Kids growing up in the 70s and 80s clearly expected to see Back to the Future style hoverboards, hands-free scooters, and other futuristic marvels in their lifetime. For baby boomers, the future promised Jetsons’ lifestyle conveniences such as instant ovens and flying cars. While the skies may not yet be filled with flying vehicles that drive themselves, there are all sorts of wonderful modern inventions that were inspired at least in part by science fiction.
Star Trek fantasies that are now reality
When Star Trek made its debut in 1966, nobody had ever seen anything like a “communicator” device. Today, they are everywhere in the form of cell phones. At first, go-anywhere telephones were as big as shoe boxes. Today, cellular phones fit in the palm of your hand and offer instantaneous communication with anyone in the world who has a similar device. Between the debut of gigantic “portable phones” and today’s tiny telephones, there were even flip style phones that looked an awful lot like the communicators employed by Spock, Chekhov and other Star Trek characters.
Captain Kirk and his crew had access to something just like the universal language translators of today. HowStuffWorks notes that while 21st century translators cannot yet translate Klingon into English and vice versa, they work very well to enable communication between Earthlings who speak a variety of languages and dialects.
GPS location systems were inspired mightily by a science fiction author named Arthur C. Clarke. Star Trek’s Gene Roddenberry also contributed to the invention of satellite location systems. When Scotty was instructed to “beam me up,” he used a GPS device to locate the captain or crew member. Of course, it may be a good thing that we don’t yet have the technology to actually parse a person into atoms and move them from one place to another.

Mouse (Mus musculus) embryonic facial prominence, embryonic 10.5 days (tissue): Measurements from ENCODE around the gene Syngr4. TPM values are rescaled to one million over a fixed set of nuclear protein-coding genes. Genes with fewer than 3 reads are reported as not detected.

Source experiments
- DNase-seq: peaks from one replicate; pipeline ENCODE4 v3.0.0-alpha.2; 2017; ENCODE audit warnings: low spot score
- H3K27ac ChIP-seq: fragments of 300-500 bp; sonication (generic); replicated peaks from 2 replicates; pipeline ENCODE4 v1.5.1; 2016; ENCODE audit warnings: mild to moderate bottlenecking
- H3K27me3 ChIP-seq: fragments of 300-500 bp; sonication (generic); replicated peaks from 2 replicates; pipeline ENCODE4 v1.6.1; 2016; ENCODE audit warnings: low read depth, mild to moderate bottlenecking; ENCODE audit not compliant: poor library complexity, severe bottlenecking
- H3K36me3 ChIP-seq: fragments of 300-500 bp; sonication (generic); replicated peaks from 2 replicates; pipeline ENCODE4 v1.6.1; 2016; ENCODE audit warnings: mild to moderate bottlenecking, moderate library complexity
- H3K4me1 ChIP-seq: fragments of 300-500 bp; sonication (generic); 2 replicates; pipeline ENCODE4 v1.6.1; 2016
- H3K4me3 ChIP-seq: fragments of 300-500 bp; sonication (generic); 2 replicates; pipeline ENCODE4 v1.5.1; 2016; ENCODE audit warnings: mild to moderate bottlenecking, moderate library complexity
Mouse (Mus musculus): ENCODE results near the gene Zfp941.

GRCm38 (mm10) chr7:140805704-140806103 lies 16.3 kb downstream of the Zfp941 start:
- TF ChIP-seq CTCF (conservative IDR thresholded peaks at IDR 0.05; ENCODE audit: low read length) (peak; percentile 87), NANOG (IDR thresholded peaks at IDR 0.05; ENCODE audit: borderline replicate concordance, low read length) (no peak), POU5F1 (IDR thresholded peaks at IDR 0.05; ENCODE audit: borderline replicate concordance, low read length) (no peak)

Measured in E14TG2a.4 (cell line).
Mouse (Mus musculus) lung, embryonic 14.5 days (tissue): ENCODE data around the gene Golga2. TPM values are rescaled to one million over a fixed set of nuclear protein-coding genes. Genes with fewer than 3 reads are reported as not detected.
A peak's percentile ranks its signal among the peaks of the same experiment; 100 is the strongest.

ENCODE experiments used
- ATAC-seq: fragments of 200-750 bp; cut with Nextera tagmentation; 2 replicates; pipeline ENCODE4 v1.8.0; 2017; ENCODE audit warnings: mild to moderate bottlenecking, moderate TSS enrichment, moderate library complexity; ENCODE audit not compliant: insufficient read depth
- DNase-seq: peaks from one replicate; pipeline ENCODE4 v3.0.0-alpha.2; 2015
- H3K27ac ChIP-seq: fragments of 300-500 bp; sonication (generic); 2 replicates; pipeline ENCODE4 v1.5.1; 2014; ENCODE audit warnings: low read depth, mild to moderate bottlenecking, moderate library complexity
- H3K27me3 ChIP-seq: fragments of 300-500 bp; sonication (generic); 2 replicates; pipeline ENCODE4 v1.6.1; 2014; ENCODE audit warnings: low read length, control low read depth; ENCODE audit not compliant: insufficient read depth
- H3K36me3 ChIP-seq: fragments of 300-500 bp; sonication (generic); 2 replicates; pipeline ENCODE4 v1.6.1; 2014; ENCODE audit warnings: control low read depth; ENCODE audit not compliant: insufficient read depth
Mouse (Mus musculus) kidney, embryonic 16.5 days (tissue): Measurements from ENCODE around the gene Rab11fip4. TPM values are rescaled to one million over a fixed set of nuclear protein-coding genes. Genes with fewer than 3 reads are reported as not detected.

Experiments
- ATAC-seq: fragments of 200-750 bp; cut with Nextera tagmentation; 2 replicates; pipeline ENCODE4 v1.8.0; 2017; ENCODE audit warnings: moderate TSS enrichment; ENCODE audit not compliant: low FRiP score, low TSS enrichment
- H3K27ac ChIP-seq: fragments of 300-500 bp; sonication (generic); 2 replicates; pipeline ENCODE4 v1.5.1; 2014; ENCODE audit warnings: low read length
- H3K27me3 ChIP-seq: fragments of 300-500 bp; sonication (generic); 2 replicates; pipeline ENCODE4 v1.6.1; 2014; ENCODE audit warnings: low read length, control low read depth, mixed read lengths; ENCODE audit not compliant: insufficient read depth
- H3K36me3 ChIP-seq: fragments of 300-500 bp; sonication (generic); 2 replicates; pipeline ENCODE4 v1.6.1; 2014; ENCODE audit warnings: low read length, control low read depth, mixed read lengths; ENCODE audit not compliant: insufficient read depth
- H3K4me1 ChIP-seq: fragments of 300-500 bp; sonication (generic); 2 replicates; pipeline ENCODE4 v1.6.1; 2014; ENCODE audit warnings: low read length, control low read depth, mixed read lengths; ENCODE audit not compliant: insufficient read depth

Video conferencing is another Star Trek-inspired convenience that many of us now take for granted. Talking with one or more people while seeing them in real-time is as simple as logging into Skype and starting or joining a video conference call. Currently, an outfit known as Ostendo Technologies Inc. is working to deliver a holographic projector that will attach to your cell phone enabling you and another person to share amazing real-time 3D images through which to convey much more information than can be shared via voices or text messaging services.
Domestic robots that make life easier
In 2002, a company called iRobot debuted a curious little device called Roomba. The circular-shaped robot moves about on its own vacuuming up crumbs, pet hair, and other annoying debris without any human effort whatsoever.
When Jane Jetson wanted to whip up a quick meal, she simply spoke to her oven and within seconds, a tasty breakfast, lunch, or dinner instantly appeared. Modern microwave ovens are not yet speech-enabled, and they do require human input of foodstuffs, Aside from that, today’s microwave ovens would fit right in at the Jetsons kitchen.
Even law enforcement got in on the sci-fi technology game
Sci-fi writer Jules Verne wrote stories such as 20,000 Leagues Under the Sea and The Time Machine. Verne’s writing inspired the Taser device used by law enforcement agencies today. The inventor of the Taser says that he was inspired by a number of sci-fi stories published by Stratemeyer Syndicate that he read as a young adult. Other amazingly science fiction-like devices used by police departments today include digital fingerprint scanners as well as dash cameras that are now found on police cars throughout America and the world.
You’re using a sci-fi inspired invention right now
Although computers are everywhere these days, and everybody seems to have at least one of them now, it was not so long ago that personal computers were a thing of science fiction. If you are old enough to remember floppy disks, you used something that first appeared in science fiction. On the TV show, Star Trek: The Next Generation, computer users retrieved data from disks that held a whopping gigabyte or so of information. Today’s modern storage disks and USB thumb drives are even more impressive and can hold terabytes of crucial data.
Are you wearing ear buds and listening to your favorite music right now? If so, you can add another science fiction-inspired device to your list. In Ray Bradbury’s groundbreaking 1953 sci-fi tome, Fahrenheit 451, tiny radios attached to in-the-ear listening devices called “seashells” were remarkably similar to today’s tiny earbud speakers.
We can hardly wait to see what sort of future inventions will be inspired by today’s science fiction stories, movies and TV shows.
Charlie Holland is a huge movie fan, and also an avid reader, his favorite genre being sci-fi. He takes inspiration from TV, Films and Books to form his article topics.